David Cameron, Jeremy Corbyn and John Bercow have united to pay tribute to Labour MP Jo Cox in the West Yorkshire town where she was killed.
The Prime Minister said the nation was “rightly shocked” at her death, adding: “Two children have lost their mother, a husband has lost a loving wife and Parliament has lost one of its most passionate and brilliant campaigners.”
Parliament is to be recalled on Monday to allow MPs to pay tribute to Mrs Cox, Mr Corbyn said.
Mrs Cox, the mother of two who entered Parliament as MP for Batley & Spen in last year’s general election, was shot and stabbed to death in the street outside her constituency advice surgery in Birstall on Thursday.
As campaigning for the EU referendum remained suspended in the wake of her death, the Prime Minister, Labour leader and Commons Speaker set aside political debate to remember the much-loved campaigning MP across the market square from the scene of her killing, which was still cordoned off by police tape.
Joined by Commons chaplain Rose Hudson-Wilkin and Leeds Central MP Hilary Benn, they bowed their heads as they laid bouquets at the foot of the Joseph Priestley memorial, adding to the impromptu shrine of flowers and messages which has grown up over the past day.
Their visit came after Conservatives announced that they will not contest the by-election resulting from her death.
Mr Corbyn said Mrs Cox’s killing was an attack on democracy.
The Labour leader said: “We need our whole society to be secure.
“Jo was brutally murdered here 24 hours ago in this town - a town she loved, a town she grew up in, serving a community she loved.
“And in her life she’d worked for anti-slavery campaigns, she’d worked for Oxfam, she was a campaigner for human rights and justice all around the world.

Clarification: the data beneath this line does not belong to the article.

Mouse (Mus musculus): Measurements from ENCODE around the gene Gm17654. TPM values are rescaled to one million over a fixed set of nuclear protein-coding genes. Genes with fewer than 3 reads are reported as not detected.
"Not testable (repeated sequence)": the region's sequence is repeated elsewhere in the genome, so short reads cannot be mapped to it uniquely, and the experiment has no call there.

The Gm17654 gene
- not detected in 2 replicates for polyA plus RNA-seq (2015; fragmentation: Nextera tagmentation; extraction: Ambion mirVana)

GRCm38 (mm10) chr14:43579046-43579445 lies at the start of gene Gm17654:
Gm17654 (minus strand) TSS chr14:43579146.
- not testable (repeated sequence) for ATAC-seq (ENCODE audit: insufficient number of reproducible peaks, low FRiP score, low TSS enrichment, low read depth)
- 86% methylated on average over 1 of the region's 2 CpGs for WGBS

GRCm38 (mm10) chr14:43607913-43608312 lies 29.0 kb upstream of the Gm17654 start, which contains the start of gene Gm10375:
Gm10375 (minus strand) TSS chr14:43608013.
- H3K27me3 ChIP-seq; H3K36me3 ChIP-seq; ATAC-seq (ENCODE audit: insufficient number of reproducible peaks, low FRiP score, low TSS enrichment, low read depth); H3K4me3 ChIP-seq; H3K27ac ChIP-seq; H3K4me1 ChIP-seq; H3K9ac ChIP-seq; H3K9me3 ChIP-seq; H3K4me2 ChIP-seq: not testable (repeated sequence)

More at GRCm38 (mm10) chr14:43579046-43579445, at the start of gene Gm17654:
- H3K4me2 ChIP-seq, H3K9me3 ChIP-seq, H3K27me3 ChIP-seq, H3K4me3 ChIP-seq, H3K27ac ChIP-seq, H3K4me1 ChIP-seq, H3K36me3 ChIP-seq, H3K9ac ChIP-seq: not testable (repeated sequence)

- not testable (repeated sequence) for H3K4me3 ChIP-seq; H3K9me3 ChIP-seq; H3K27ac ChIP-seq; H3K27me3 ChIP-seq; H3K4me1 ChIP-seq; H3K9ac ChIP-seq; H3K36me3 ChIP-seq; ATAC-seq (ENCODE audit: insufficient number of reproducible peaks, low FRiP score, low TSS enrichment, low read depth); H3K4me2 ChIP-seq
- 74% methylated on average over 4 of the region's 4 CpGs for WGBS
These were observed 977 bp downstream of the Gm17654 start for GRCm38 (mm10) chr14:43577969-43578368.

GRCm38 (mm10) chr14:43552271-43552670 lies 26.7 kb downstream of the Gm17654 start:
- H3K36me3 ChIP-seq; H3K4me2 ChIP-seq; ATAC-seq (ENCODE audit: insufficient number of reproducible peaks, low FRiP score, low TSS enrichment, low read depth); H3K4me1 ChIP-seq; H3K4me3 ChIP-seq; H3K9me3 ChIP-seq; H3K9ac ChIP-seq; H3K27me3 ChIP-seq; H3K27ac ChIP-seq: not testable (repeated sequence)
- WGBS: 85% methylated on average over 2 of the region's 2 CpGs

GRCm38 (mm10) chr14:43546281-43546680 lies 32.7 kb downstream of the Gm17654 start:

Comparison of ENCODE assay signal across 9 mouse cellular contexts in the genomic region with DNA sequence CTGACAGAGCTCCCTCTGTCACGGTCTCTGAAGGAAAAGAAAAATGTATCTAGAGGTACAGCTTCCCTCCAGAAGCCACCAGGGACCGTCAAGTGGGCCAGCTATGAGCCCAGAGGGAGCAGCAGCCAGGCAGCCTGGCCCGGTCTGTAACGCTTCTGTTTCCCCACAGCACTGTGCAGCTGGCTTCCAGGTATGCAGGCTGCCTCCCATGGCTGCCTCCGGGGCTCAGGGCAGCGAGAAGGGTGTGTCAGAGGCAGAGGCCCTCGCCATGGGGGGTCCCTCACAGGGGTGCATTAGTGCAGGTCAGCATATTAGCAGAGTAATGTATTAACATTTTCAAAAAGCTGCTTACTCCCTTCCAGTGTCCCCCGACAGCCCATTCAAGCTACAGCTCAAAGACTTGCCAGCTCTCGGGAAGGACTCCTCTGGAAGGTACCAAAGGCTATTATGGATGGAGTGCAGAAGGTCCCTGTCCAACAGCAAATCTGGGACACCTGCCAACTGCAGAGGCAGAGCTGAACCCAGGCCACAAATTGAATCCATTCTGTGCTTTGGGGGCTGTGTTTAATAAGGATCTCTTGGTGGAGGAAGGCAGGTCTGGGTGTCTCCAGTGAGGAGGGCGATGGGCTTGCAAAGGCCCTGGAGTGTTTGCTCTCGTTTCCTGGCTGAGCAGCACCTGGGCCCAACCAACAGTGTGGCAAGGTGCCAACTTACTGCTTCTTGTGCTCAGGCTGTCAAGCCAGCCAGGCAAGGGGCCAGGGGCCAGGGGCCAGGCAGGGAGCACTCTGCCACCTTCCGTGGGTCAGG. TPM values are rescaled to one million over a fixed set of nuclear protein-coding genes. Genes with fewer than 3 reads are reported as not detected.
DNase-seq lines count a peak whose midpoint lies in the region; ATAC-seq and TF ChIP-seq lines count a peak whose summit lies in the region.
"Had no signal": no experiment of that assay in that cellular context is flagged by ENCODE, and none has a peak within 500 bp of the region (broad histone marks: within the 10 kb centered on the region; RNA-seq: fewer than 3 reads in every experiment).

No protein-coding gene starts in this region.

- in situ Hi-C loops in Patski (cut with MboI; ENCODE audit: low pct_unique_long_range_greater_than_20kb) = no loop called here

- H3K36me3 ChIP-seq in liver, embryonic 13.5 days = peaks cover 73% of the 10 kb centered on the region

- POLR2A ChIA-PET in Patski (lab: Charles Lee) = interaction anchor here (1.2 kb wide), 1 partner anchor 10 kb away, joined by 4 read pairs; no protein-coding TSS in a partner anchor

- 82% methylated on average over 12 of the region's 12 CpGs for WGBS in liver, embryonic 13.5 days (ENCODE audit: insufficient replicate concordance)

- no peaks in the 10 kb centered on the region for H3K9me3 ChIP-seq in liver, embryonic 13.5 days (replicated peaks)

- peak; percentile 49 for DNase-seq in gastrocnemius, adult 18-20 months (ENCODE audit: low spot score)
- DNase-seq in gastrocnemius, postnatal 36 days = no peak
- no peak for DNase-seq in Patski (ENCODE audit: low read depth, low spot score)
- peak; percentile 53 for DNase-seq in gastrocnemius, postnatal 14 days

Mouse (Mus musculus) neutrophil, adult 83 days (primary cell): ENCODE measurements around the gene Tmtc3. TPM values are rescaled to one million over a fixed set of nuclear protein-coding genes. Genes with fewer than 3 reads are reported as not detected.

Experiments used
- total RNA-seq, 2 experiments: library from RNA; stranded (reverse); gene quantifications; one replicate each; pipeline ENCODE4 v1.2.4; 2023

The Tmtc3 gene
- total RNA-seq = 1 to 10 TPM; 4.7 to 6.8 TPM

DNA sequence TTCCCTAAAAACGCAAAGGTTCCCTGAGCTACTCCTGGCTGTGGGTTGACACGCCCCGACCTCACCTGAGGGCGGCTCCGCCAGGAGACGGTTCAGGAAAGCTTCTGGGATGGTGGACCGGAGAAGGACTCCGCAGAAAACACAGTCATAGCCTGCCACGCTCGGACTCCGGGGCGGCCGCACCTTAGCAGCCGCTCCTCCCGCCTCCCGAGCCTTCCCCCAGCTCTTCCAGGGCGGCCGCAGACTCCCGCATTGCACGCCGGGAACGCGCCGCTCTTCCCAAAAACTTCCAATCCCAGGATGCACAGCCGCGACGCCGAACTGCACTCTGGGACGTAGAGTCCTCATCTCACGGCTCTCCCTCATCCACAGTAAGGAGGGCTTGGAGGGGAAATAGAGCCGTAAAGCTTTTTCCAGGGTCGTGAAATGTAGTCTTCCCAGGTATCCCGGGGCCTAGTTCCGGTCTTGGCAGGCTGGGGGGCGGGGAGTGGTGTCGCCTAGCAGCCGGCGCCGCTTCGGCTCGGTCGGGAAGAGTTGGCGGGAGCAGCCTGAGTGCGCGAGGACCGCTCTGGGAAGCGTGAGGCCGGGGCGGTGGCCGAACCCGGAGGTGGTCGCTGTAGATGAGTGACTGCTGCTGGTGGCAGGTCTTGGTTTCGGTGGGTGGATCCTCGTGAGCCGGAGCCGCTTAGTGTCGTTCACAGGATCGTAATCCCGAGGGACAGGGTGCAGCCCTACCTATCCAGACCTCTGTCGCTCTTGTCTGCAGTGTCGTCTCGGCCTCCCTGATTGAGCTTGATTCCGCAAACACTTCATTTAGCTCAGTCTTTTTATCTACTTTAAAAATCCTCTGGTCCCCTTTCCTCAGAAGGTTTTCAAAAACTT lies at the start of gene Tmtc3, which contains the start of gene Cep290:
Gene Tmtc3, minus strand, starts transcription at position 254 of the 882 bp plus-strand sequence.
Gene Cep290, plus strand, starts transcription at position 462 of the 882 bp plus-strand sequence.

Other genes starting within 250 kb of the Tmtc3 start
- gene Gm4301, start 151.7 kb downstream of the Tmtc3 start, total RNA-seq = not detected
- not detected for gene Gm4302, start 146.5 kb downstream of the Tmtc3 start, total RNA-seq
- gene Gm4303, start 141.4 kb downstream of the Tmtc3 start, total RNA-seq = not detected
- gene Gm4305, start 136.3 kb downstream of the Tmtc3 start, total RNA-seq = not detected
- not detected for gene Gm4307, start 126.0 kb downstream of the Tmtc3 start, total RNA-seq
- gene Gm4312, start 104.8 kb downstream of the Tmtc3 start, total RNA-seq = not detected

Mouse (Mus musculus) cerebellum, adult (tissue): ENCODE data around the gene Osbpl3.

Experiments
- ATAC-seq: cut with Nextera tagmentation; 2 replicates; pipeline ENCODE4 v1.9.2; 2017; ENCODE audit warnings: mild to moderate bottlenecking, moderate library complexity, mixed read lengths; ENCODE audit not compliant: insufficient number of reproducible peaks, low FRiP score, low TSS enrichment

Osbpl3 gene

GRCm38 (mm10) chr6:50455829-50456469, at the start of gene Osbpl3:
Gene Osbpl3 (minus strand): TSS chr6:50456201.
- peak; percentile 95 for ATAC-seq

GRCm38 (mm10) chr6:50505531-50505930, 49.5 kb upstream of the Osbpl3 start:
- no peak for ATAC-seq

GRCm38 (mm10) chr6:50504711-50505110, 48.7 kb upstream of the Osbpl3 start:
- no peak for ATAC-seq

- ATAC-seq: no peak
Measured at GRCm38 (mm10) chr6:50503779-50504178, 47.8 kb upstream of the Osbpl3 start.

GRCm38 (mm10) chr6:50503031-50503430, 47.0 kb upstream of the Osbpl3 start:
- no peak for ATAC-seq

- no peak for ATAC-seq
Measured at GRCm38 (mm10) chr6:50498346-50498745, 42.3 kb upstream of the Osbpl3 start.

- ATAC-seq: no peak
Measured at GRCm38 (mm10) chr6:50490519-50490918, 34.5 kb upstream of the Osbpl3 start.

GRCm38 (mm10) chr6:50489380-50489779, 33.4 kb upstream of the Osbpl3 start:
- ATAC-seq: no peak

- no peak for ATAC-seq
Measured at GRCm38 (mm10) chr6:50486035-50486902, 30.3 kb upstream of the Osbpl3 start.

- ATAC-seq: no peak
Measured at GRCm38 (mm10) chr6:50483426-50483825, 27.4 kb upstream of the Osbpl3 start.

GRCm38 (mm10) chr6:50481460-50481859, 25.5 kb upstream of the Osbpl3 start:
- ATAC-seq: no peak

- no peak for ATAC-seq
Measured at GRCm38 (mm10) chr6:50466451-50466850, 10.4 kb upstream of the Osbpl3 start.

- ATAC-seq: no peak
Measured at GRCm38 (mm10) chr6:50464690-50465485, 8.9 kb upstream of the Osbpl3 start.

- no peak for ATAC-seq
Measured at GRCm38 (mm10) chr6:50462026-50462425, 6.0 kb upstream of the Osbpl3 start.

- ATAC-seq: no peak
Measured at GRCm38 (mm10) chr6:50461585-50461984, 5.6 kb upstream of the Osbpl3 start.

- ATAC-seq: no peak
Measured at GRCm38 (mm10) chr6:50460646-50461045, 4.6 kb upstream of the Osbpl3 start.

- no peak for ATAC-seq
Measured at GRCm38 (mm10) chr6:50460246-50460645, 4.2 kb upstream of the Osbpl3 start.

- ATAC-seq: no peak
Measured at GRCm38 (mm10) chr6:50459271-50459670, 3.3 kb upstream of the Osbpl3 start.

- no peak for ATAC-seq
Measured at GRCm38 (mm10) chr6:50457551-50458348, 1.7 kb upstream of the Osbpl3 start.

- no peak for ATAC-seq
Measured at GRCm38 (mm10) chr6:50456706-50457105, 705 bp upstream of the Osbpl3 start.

“She was taken from us in an act of hatred, in a vile act that has killed her.
“It’s an attack on democracy, what happened yesterday.”
Mr Corbyn said: “Jo was an exceptional, wonderful, very talented woman, taken from us in her early 40s when she had so much to give and so much of her life ahead of her.
“It’s a tragedy beyond tragedy what has happened yesterday.
“In her memory, we will not allow those people that spread hatred and poison to divide our society, we will strengthen our democracy, strengthen our free speech.
“She was a truly wonderful woman. I’m deeply sorry, deeply sad, for what has happened to her. My condolences to all the people of Batley and Spen who she represented so well, and of course to a wonderful family - her husband, her children and all of her wider family.”
The Labour leader paid tribute to the “truly wonderful” statement made by Mrs Cox’s husband Brendan, which he said was a message that “in her memory we should try to conquer hatred with love and with respect”.
He said: “I’ve asked the Prime Minister and Speaker for the recall of Parliament on Monday and they’ve accepted that request and Parliament will be recalled on Monday so that we can pay due tribute to her on behalf of everybody in this country who values democracy, values the right of free speech and values the right of political expression, free from the kind of brutality that Jo suffered.
“That’s why we all need to come together to understand that everyone must have protection and security in order to function in a democratic society.”
Mr Cameron said: “Where we see hatred, where we find division, where we see intolerance we must drive it out of our politics and out of our public life and out of our communities.
“If we truly want to honour Jo, then what we should do is recognise that her values - service, community, tolerance - the values she lived by and worked by, those are the values that we need to redouble in our national life in the months and years to come.”